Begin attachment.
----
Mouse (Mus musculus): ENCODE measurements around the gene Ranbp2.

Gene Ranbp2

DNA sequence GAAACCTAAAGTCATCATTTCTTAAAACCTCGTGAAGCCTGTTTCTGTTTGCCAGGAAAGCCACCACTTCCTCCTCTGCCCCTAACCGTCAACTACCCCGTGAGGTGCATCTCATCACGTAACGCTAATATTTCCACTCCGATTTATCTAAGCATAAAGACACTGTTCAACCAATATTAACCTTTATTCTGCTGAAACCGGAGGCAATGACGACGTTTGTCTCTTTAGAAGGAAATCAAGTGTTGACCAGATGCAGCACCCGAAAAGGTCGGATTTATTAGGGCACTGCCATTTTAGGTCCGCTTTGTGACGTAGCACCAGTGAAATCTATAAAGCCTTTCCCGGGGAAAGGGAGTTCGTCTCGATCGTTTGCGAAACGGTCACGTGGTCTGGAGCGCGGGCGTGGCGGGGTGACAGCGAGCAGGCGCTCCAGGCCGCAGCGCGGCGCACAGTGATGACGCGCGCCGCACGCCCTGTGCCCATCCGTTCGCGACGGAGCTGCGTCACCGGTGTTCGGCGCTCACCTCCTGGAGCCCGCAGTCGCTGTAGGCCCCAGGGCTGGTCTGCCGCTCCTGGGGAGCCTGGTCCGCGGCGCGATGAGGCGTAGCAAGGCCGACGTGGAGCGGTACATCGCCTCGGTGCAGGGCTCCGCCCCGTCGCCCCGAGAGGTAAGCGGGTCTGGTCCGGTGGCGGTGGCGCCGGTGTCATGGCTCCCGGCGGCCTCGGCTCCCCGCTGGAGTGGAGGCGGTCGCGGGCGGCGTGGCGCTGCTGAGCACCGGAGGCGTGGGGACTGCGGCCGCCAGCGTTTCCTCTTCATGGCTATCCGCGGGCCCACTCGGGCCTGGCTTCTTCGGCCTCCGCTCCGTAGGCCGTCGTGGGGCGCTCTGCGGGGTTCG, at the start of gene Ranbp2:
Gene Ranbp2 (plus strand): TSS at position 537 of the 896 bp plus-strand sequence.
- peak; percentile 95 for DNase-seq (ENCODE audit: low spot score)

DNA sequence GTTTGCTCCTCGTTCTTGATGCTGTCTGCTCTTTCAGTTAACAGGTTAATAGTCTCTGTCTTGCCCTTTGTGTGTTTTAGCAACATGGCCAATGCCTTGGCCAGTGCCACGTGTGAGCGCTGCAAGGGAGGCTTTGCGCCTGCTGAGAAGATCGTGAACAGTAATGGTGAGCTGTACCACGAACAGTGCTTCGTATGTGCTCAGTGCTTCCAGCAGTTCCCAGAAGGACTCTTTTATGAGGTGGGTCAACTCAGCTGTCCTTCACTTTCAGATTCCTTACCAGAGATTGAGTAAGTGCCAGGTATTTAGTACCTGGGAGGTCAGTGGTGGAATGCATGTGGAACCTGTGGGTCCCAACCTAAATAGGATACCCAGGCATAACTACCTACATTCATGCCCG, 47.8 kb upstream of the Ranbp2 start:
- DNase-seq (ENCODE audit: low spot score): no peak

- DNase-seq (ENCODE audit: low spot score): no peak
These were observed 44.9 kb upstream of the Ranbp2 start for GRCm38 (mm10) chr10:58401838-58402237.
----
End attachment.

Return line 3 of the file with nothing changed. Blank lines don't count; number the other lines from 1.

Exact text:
DNA sequence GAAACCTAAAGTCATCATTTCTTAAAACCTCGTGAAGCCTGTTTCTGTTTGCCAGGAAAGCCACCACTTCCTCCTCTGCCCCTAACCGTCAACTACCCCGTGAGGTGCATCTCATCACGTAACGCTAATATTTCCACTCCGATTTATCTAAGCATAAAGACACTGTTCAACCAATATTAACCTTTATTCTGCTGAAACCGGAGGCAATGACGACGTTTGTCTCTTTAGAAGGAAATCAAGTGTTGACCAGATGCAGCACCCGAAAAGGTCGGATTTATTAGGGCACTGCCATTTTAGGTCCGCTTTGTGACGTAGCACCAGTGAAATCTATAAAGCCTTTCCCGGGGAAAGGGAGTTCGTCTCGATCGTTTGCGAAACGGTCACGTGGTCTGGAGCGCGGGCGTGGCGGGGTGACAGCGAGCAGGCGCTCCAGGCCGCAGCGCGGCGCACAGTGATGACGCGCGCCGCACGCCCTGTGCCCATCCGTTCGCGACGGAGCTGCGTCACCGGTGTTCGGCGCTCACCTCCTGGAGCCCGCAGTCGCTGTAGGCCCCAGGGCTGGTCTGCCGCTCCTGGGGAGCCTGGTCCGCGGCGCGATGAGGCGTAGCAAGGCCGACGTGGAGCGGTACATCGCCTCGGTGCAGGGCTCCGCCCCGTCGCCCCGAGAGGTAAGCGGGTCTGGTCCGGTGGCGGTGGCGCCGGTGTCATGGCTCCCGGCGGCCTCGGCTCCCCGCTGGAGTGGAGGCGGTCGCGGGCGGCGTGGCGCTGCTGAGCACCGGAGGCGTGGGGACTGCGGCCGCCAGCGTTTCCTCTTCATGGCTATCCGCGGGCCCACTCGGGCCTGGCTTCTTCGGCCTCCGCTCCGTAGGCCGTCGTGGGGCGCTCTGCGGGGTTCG, at the start of gene Ranbp2: